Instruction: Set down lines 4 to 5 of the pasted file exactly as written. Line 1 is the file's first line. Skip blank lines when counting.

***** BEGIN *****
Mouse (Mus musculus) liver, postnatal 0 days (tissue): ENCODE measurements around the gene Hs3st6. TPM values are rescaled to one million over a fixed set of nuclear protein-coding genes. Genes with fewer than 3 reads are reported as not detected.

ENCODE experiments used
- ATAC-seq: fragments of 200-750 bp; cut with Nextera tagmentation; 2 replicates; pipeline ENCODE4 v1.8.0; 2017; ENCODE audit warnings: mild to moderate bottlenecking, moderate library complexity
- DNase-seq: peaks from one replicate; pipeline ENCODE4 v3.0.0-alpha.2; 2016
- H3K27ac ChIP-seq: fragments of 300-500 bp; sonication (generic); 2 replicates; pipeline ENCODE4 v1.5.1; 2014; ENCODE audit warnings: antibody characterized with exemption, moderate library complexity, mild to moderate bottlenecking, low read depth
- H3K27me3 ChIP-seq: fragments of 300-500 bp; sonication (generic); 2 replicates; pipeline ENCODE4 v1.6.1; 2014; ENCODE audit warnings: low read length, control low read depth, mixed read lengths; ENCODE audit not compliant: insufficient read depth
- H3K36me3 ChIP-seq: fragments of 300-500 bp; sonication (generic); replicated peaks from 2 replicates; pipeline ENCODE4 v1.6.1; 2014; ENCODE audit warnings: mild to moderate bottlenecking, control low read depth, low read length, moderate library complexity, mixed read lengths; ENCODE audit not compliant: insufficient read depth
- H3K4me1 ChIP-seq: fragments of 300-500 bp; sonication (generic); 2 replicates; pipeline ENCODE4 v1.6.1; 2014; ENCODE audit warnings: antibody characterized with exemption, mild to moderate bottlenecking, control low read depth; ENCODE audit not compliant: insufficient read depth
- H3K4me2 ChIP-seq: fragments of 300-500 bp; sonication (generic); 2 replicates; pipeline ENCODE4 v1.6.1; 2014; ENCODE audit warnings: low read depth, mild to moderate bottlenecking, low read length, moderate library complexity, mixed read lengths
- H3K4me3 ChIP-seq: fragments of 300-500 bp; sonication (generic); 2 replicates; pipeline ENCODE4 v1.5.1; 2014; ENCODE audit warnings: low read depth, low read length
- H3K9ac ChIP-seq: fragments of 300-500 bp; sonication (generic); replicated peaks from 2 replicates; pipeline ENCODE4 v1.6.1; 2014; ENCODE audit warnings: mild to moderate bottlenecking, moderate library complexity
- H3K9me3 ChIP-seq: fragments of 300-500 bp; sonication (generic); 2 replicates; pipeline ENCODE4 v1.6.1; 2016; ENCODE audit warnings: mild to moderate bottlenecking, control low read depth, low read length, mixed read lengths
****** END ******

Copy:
- DNase-seq: peaks from one replicate; pipeline ENCODE4 v3.0.0-alpha.2; 2016
- H3K27ac ChIP-seq: fragments of 300-500 bp; sonication (generic); 2 replicates; pipeline ENCODE4 v1.5.1; 2014; ENCODE audit warnings: antibody characterized with exemption, moderate library complexity, mild to moderate bottlenecking, low read depth